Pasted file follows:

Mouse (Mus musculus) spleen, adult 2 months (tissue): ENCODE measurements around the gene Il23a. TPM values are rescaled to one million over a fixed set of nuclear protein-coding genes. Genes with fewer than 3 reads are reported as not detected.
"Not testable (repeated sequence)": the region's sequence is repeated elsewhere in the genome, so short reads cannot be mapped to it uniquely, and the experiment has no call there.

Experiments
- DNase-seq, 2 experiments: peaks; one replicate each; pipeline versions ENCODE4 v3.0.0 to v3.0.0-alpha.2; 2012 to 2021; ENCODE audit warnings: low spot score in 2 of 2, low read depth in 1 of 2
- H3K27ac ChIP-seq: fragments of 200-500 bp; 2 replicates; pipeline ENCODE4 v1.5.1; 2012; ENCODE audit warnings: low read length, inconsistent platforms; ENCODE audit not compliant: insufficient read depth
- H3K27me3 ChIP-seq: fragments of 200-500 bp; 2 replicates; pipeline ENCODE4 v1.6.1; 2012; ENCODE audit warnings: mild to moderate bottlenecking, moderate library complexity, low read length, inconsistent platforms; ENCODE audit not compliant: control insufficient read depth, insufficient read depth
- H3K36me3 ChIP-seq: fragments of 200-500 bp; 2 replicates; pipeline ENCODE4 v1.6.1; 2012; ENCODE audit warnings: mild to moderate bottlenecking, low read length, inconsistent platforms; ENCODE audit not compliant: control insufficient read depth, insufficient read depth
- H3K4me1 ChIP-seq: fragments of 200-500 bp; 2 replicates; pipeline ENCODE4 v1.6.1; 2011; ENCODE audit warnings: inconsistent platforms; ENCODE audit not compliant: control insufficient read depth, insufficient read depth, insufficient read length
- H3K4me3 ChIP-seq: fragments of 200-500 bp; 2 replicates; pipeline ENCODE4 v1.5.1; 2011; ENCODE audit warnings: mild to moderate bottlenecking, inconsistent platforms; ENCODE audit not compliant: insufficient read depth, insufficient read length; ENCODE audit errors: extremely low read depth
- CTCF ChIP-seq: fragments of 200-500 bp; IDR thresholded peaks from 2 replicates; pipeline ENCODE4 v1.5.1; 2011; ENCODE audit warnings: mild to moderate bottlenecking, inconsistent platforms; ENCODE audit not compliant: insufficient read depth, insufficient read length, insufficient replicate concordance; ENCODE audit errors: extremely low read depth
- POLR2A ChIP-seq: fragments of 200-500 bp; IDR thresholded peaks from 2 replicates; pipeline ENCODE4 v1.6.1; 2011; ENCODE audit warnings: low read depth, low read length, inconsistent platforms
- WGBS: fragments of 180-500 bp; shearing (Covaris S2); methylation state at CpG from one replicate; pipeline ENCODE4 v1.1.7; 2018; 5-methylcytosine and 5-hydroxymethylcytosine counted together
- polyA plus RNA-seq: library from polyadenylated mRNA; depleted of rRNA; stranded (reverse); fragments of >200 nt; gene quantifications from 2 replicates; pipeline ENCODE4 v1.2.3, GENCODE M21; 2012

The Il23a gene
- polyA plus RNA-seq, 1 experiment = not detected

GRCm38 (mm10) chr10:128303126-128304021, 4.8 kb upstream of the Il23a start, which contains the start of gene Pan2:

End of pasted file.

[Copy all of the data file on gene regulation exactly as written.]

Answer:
Mouse (Mus musculus) spleen, adult 2 months (tissue): ENCODE measurements around the gene Il23a. TPM values are rescaled to one million over a fixed set of nuclear protein-coding genes. Genes with fewer than 3 reads are reported as not detected.
"Not testable (repeated sequence)": the region's sequence is repeated elsewhere in the genome, so short reads cannot be mapped to it uniquely, and the experiment has no call there.

Experiments
- DNase-seq, 2 experiments: peaks; one replicate each; pipeline versions ENCODE4 v3.0.0 to v3.0.0-alpha.2; 2012 to 2021; ENCODE audit warnings: low spot score in 2 of 2, low read depth in 1 of 2
- H3K27ac ChIP-seq: fragments of 200-500 bp; 2 replicates; pipeline ENCODE4 v1.5.1; 2012; ENCODE audit warnings: low read length, inconsistent platforms; ENCODE audit not compliant: insufficient read depth
- H3K27me3 ChIP-seq: fragments of 200-500 bp; 2 replicates; pipeline ENCODE4 v1.6.1; 2012; ENCODE audit warnings: mild to moderate bottlenecking, moderate library complexity, low read length, inconsistent platforms; ENCODE audit not compliant: control insufficient read depth, insufficient read depth
- H3K36me3 ChIP-seq: fragments of 200-500 bp; 2 replicates; pipeline ENCODE4 v1.6.1; 2012; ENCODE audit warnings: mild to moderate bottlenecking, low read length, inconsistent platforms; ENCODE audit not compliant: control insufficient read depth, insufficient read depth
- H3K4me1 ChIP-seq: fragments of 200-500 bp; 2 replicates; pipeline ENCODE4 v1.6.1; 2011; ENCODE audit warnings: inconsistent platforms; ENCODE audit not compliant: control insufficient read depth, insufficient read depth, insufficient read length
- H3K4me3 ChIP-seq: fragments of 200-500 bp; 2 replicates; pipeline ENCODE4 v1.5.1; 2011; ENCODE audit warnings: mild to moderate bottlenecking, inconsistent platforms; ENCODE audit not compliant: insufficient read depth, insufficient read length; ENCODE audit errors: extremely low read depth
- CTCF ChIP-seq: fragments of 200-500 bp; IDR thresholded peaks from 2 replicates; pipeline ENCODE4 v1.5.1; 2011; ENCODE audit warnings: mild to moderate bottlenecking, inconsistent platforms; ENCODE audit not compliant: insufficient read depth, insufficient read length, insufficient replicate concordance; ENCODE audit errors: extremely low read depth
- POLR2A ChIP-seq: fragments of 200-500 bp; IDR thresholded peaks from 2 replicates; pipeline ENCODE4 v1.6.1; 2011; ENCODE audit warnings: low read depth, low read length, inconsistent platforms
- WGBS: fragments of 180-500 bp; shearing (Covaris S2); methylation state at CpG from one replicate; pipeline ENCODE4 v1.1.7; 2018; 5-methylcytosine and 5-hydroxymethylcytosine counted together
- polyA plus RNA-seq: library from polyadenylated mRNA; depleted of rRNA; stranded (reverse); fragments of >200 nt; gene quantifications from 2 replicates; pipeline ENCODE4 v1.2.3, GENCODE M21; 2012

The Il23a gene
- polyA plus RNA-seq, 1 experiment = not detected

GRCm38 (mm10) chr10:128303126-128304021, 4.8 kb upstream of the Il23a start, which contains the start of gene Pan2: